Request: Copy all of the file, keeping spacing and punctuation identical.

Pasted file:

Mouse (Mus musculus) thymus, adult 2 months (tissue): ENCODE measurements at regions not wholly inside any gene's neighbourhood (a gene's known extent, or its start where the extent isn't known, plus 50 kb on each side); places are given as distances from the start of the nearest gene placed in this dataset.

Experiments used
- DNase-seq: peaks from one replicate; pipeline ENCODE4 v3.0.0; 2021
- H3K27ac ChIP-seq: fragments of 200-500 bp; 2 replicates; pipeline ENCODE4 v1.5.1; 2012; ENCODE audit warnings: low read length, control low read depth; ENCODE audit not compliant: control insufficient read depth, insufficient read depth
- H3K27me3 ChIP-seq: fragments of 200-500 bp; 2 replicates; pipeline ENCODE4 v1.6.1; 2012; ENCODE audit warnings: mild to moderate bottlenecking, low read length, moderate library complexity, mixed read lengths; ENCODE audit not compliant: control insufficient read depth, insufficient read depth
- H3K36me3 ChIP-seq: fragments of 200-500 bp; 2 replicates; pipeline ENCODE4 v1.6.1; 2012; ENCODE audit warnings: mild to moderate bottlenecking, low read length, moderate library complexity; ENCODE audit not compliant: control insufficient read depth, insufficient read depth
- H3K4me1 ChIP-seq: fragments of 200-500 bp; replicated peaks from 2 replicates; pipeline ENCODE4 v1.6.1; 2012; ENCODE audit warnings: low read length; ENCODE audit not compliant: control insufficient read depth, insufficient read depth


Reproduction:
Mouse (Mus musculus) thymus, adult 2 months (tissue): ENCODE measurements at regions not wholly inside any gene's neighbourhood (a gene's known extent, or its start where the extent isn't known, plus 50 kb on each side); places are given as distances from the start of the nearest gene placed in this dataset.

Experiments used
- DNase-seq: peaks from one replicate; pipeline ENCODE4 v3.0.0; 2021
- H3K27ac ChIP-seq: fragments of 200-500 bp; 2 replicates; pipeline ENCODE4 v1.5.1; 2012; ENCODE audit warnings: low read length, control low read depth; ENCODE audit not compliant: control insufficient read depth, insufficient read depth
- H3K27me3 ChIP-seq: fragments of 200-500 bp; 2 replicates; pipeline ENCODE4 v1.6.1; 2012; ENCODE audit warnings: mild to moderate bottlenecking, low read length, moderate library complexity, mixed read lengths; ENCODE audit not compliant: control insufficient read depth, insufficient read depth
- H3K36me3 ChIP-seq: fragments of 200-500 bp; 2 replicates; pipeline ENCODE4 v1.6.1; 2012; ENCODE audit warnings: mild to moderate bottlenecking, low read length, moderate library complexity; ENCODE audit not compliant: control insufficient read depth, insufficient read depth
- H3K4me1 ChIP-seq: fragments of 200-500 bp; replicated peaks from 2 replicates; pipeline ENCODE4 v1.6.1; 2012; ENCODE audit warnings: low read length; ENCODE audit not compliant: control insufficient read depth, insufficient read depth